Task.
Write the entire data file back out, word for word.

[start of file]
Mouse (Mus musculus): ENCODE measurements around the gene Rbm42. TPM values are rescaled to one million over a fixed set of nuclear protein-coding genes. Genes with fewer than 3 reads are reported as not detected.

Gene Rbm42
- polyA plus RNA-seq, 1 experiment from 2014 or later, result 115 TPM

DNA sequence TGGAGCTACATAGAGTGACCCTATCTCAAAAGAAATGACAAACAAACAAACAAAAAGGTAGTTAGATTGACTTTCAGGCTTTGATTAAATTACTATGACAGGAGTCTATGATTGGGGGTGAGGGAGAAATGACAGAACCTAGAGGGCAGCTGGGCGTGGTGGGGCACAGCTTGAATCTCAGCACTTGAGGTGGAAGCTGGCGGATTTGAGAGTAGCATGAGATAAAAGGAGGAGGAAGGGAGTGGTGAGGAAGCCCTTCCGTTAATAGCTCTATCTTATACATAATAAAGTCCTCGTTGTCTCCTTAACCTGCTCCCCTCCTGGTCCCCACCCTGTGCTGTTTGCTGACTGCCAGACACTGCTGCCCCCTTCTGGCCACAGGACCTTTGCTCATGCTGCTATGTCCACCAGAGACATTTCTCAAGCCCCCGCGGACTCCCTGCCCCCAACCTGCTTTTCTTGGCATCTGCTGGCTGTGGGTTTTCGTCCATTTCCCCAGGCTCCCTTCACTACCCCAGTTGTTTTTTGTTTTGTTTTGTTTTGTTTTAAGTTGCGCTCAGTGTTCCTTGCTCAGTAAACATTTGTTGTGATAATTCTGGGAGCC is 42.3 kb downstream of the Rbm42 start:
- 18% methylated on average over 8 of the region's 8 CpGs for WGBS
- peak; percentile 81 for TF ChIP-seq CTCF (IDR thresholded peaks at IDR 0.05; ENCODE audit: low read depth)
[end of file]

Mouse (Mus musculus): ENCODE measurements around the gene Rbm42. TPM values are rescaled to one million over a fixed set of nuclear protein-coding genes. Genes with fewer than 3 reads are reported as not detected.

Gene Rbm42
- polyA plus RNA-seq, 1 experiment from 2014 or later, result 115 TPM

DNA sequence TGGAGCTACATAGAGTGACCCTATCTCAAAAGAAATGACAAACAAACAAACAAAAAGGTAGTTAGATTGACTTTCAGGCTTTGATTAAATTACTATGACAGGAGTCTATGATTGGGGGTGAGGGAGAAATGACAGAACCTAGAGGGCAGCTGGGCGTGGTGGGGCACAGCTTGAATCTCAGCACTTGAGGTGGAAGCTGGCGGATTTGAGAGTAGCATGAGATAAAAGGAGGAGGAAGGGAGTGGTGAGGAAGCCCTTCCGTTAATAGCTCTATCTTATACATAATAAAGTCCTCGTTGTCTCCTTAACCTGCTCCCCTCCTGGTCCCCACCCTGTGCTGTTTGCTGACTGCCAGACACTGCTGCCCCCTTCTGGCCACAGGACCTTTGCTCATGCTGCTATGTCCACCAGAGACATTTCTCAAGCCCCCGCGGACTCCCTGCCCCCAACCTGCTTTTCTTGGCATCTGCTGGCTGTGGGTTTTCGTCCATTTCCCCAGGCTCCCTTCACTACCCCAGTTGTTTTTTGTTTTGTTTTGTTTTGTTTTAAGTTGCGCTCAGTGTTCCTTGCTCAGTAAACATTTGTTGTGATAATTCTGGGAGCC is 42.3 kb downstream of the Rbm42 start:
- 18% methylated on average over 8 of the region's 8 CpGs for WGBS
- peak; percentile 81 for TF ChIP-seq CTCF (IDR thresholded peaks at IDR 0.05; ENCODE audit: low read depth)